Thursday, February 22, 2018

Philip K. Dick ’18: Niggun (short)

It is fitting that we finally officially recognized Jerusalem as the capital of Israel. After all, it is a city that captures the imagination and it endures all attempts at destruction. In the far future, it will be about all that is left of the fabled planet Earth in Yoni Salmon’s animated short film, Niggun (trailer here), which screens during the 2018 Philip K. Dick Film Festival.

The Rabbi and the Archaeologist believe they deduced the location of the mythical Earth from a series of esoteric clues, but they are alarmed when the smallish blue planet does not appear where it should. As they get closer, they find clusters of fragments held together by gravity. The largest asteroid holds the well-preserved remains of what resembles the capital city of Jerusalem. At first, they are disappointed, but there is still much to see. However, it is not quite as lifeless as it initially looks.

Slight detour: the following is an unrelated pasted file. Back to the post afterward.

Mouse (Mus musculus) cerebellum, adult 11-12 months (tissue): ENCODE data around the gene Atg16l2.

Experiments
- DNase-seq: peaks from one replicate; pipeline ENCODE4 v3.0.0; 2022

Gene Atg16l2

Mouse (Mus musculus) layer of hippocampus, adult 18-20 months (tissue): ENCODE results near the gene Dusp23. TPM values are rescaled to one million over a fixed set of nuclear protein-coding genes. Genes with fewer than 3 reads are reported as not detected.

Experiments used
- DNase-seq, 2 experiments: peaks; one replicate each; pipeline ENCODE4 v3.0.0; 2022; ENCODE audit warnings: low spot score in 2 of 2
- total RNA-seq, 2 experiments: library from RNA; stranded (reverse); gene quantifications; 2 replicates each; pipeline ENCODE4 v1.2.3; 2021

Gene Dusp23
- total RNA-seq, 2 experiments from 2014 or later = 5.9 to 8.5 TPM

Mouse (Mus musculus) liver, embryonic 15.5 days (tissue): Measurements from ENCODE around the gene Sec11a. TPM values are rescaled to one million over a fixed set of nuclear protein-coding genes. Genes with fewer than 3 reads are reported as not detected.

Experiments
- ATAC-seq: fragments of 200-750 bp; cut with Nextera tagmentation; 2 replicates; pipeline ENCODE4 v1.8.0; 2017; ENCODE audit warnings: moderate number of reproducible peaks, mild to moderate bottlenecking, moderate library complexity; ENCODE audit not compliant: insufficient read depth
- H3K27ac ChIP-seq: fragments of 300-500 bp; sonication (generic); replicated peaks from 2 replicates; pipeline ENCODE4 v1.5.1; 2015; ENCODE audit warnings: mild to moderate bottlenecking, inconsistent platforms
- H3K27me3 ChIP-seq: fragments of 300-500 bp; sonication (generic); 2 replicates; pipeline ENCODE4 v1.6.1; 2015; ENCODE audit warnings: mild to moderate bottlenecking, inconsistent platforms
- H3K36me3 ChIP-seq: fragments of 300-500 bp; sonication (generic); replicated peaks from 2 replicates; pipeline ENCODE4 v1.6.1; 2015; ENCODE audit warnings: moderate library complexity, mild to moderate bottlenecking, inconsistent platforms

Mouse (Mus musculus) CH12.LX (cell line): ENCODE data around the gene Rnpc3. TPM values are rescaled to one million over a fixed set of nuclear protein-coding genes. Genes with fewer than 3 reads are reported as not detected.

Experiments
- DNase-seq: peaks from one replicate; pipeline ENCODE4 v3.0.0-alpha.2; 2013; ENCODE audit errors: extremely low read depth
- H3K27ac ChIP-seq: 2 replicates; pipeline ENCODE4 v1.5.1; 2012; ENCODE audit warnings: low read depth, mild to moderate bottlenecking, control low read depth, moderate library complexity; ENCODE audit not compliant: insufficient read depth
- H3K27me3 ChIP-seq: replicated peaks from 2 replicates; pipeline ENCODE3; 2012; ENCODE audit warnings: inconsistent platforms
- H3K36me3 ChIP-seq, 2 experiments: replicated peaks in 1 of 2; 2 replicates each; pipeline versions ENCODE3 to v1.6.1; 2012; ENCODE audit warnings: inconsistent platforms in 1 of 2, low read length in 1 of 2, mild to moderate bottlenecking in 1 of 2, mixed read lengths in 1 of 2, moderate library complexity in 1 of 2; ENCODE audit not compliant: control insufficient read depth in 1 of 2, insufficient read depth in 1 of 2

Niggun is a strangely rewarding film, because it gives off a whimsical vibe, but evokes a deeper, sadder sense of wisdom and enlightenment. Frankly, it is hard not to be moved by the site of Israel in ruins—still standing as all that really remains intact of Earth.

Salmon’s animation is also quite droll, incorporating hat-tips to Star Trek and Planet of the Apes (with the Statue of Liberty’s torch). The result is a cool and surprisingly successful attempt to reconcile the sacred with the profane and the spiritual with the slapstick. Highly recommended, Niggun screens this Sunday (2/25) as part of programming Block Ten: International Animation/Fantasy, at this year’s Philip K. Dick Film Festival.